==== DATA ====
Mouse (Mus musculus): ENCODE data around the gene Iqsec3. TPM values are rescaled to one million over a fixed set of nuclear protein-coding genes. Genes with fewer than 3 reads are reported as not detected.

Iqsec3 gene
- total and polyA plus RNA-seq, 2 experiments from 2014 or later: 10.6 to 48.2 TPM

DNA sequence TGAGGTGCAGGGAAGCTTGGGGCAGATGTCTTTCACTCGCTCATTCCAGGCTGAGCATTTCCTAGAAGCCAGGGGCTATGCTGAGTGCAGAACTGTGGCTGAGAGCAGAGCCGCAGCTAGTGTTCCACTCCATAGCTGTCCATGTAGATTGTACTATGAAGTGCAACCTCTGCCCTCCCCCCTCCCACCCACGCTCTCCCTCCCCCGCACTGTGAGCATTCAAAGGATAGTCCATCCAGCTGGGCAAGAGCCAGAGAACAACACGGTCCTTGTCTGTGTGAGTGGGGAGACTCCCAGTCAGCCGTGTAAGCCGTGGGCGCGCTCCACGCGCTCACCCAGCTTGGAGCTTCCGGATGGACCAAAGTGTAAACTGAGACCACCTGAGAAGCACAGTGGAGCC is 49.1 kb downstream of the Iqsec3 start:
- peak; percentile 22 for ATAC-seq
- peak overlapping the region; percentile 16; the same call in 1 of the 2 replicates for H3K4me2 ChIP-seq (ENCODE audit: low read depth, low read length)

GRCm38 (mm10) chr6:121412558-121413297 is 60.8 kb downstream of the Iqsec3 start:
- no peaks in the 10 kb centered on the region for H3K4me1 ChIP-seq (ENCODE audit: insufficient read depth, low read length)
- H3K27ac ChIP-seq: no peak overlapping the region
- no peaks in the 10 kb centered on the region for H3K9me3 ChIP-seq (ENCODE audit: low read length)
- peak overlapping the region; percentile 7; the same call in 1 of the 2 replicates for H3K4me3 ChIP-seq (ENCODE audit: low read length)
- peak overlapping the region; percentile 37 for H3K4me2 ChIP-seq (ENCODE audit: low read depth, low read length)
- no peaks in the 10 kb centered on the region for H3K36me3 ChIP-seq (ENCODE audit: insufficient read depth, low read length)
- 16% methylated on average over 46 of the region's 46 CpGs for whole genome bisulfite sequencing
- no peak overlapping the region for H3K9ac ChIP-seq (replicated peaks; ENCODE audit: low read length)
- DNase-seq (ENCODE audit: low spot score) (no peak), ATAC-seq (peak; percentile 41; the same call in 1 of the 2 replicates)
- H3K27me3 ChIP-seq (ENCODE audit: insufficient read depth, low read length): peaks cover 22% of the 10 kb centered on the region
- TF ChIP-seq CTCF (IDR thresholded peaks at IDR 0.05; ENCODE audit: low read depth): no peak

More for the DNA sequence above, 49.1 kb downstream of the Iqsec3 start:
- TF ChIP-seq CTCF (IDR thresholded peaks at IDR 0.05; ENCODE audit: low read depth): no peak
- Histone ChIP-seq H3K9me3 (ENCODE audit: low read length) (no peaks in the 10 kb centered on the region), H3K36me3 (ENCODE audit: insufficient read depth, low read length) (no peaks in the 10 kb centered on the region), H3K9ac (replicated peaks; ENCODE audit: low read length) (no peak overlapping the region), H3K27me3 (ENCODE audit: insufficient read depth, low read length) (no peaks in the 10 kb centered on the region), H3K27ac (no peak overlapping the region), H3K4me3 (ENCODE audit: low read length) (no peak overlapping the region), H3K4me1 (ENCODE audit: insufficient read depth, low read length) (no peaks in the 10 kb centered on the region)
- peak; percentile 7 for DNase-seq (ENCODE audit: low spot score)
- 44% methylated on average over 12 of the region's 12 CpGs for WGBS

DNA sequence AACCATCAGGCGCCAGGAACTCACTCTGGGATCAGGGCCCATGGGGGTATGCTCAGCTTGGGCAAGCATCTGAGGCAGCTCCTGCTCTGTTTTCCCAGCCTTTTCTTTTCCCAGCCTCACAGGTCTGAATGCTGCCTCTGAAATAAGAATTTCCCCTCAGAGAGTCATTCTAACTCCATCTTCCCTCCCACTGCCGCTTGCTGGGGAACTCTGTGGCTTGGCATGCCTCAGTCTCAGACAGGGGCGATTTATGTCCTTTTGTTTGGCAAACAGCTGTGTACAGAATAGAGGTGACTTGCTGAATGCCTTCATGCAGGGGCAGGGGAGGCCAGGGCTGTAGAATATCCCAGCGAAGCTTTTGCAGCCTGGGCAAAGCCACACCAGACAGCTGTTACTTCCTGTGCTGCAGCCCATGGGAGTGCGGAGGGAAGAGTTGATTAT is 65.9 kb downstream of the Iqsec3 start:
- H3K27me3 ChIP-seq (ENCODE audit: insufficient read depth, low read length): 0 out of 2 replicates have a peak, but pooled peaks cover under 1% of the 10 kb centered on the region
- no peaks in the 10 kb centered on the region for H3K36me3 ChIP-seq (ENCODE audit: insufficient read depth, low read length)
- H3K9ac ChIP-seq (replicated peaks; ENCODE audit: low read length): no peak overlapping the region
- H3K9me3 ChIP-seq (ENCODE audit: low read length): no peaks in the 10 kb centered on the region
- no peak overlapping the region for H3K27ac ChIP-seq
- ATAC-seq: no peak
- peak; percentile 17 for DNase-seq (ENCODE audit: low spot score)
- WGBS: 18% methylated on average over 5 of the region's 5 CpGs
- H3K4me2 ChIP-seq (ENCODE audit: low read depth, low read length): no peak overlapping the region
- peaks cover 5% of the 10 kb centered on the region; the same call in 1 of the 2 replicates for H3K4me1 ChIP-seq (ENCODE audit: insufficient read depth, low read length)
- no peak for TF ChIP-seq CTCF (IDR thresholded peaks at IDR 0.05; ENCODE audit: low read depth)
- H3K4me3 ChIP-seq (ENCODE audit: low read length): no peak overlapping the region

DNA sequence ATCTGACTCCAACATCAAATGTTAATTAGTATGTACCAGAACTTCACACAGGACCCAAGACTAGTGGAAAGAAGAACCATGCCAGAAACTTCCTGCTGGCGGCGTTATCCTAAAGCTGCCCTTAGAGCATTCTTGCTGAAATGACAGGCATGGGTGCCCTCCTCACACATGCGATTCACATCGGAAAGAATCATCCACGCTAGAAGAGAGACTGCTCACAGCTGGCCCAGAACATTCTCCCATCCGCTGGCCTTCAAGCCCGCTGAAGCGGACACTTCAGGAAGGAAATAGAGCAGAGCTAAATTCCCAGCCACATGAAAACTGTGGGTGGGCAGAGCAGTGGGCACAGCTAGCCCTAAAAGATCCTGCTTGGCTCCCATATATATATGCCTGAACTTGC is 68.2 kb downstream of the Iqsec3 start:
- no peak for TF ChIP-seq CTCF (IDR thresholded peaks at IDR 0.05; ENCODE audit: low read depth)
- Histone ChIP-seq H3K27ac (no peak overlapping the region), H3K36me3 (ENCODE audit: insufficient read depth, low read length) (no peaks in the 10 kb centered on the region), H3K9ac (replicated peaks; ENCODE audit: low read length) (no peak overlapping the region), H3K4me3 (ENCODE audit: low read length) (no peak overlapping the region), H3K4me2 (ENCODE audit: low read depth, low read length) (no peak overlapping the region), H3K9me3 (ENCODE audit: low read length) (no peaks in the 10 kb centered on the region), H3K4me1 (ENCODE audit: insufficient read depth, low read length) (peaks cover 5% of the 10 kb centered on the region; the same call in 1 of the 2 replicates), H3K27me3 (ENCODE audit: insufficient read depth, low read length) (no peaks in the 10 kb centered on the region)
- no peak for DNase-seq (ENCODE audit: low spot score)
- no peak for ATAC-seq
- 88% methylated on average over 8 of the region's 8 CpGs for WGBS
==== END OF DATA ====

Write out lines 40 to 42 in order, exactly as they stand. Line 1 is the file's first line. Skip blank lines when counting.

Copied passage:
- no peak for DNase-seq (ENCODE audit: low spot score)
- no peak for ATAC-seq
- 88% methylated on average over 8 of the region's 8 CpGs for WGBS